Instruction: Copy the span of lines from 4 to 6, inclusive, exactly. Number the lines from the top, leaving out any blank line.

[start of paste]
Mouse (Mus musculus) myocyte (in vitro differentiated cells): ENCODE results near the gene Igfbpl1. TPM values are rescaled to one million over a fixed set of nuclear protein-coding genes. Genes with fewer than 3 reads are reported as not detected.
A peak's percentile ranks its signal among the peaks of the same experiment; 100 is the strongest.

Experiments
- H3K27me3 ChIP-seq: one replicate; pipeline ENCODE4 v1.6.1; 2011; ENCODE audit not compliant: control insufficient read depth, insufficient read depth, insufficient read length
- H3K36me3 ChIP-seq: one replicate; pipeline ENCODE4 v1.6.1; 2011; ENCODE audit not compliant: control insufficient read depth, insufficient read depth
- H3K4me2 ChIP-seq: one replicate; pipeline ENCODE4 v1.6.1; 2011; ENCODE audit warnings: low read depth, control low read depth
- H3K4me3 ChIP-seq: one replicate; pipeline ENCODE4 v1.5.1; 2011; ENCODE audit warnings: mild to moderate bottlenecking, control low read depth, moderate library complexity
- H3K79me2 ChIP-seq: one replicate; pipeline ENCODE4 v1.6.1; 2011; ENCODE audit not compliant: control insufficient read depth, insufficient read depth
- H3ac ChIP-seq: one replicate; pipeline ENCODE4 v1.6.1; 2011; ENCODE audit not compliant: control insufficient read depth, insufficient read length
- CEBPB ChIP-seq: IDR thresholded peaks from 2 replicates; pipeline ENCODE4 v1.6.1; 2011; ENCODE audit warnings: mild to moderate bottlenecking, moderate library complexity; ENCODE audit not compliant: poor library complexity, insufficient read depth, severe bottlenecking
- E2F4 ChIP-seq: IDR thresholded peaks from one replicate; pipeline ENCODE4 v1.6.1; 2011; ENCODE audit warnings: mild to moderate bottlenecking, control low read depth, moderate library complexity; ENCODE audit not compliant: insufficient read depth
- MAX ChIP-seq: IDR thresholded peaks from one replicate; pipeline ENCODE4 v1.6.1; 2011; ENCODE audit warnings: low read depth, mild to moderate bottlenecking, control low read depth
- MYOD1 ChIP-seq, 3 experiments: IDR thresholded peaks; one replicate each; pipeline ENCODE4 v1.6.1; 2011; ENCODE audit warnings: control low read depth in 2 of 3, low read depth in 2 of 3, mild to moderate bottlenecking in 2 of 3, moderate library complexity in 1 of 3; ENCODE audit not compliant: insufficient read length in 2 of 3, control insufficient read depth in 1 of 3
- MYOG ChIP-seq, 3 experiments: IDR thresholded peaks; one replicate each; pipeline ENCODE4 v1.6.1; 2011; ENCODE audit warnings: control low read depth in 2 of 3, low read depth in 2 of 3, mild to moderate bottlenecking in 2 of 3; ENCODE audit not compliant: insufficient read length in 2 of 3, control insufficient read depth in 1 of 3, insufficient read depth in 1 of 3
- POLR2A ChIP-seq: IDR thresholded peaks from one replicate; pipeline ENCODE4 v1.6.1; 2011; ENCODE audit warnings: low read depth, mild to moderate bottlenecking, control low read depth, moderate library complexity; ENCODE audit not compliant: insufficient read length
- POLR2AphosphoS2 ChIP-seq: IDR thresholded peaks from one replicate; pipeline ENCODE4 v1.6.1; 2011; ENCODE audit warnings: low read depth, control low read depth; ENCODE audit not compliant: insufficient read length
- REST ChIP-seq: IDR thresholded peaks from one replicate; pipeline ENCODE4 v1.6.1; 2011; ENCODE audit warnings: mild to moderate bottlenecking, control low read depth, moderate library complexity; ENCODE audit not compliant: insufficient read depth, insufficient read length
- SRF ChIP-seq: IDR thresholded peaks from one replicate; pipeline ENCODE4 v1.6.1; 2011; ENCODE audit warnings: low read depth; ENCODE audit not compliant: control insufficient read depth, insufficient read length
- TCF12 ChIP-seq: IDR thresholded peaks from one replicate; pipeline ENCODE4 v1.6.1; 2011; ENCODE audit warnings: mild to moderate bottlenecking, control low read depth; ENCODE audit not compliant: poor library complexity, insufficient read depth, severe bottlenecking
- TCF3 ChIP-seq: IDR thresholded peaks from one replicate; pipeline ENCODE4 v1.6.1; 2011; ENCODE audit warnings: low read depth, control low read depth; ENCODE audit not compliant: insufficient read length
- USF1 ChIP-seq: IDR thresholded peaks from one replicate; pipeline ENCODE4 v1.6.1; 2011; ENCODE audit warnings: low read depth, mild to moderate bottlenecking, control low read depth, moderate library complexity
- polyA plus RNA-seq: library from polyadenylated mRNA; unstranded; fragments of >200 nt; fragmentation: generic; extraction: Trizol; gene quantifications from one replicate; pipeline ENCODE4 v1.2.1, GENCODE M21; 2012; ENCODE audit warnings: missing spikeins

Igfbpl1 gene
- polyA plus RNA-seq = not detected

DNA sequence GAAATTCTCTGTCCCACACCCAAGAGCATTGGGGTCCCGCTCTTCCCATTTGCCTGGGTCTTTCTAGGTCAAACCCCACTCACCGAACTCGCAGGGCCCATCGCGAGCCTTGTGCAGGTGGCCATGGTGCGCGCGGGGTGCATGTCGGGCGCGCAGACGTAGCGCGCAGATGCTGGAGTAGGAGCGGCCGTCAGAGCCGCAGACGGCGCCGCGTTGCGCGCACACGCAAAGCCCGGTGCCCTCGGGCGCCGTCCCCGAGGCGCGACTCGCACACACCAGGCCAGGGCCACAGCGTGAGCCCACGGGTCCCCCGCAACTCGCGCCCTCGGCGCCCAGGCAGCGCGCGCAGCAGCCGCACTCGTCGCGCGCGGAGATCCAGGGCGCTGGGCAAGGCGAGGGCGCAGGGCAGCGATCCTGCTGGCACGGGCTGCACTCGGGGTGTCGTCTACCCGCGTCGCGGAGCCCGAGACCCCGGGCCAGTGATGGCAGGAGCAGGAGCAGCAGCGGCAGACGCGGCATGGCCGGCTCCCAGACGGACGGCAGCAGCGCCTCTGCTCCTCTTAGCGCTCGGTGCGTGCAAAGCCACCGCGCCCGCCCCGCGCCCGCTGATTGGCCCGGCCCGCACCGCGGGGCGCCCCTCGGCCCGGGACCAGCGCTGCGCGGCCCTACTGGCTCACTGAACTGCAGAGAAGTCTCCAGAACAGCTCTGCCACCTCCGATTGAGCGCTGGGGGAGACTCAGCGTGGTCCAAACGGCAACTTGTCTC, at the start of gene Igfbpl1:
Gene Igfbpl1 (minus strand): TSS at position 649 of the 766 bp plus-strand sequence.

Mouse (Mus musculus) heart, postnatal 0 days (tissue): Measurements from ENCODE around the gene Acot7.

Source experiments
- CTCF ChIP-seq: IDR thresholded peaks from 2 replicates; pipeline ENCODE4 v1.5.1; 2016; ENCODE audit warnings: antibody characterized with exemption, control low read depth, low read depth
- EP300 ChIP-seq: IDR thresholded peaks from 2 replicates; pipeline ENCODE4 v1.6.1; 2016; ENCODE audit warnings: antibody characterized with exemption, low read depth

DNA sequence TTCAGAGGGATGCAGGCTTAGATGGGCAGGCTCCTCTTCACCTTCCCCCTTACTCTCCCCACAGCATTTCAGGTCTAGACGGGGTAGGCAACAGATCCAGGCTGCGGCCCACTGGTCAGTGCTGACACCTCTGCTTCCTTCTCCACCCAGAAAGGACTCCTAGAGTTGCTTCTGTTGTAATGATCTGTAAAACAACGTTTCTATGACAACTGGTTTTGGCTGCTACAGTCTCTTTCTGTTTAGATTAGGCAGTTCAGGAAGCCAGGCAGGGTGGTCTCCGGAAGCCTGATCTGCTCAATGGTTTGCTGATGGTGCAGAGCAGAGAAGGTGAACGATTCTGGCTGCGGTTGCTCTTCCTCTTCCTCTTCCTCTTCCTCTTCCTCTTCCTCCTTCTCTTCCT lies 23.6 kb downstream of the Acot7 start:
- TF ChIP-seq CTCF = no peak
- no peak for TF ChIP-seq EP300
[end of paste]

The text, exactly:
- H3K27me3 ChIP-seq: one replicate; pipeline ENCODE4 v1.6.1; 2011; ENCODE audit not compliant: control insufficient read depth, insufficient read depth, insufficient read length
- H3K36me3 ChIP-seq: one replicate; pipeline ENCODE4 v1.6.1; 2011; ENCODE audit not compliant: control insufficient read depth, insufficient read depth
- H3K4me2 ChIP-seq: one replicate; pipeline ENCODE4 v1.6.1; 2011; ENCODE audit warnings: low read depth, control low read depth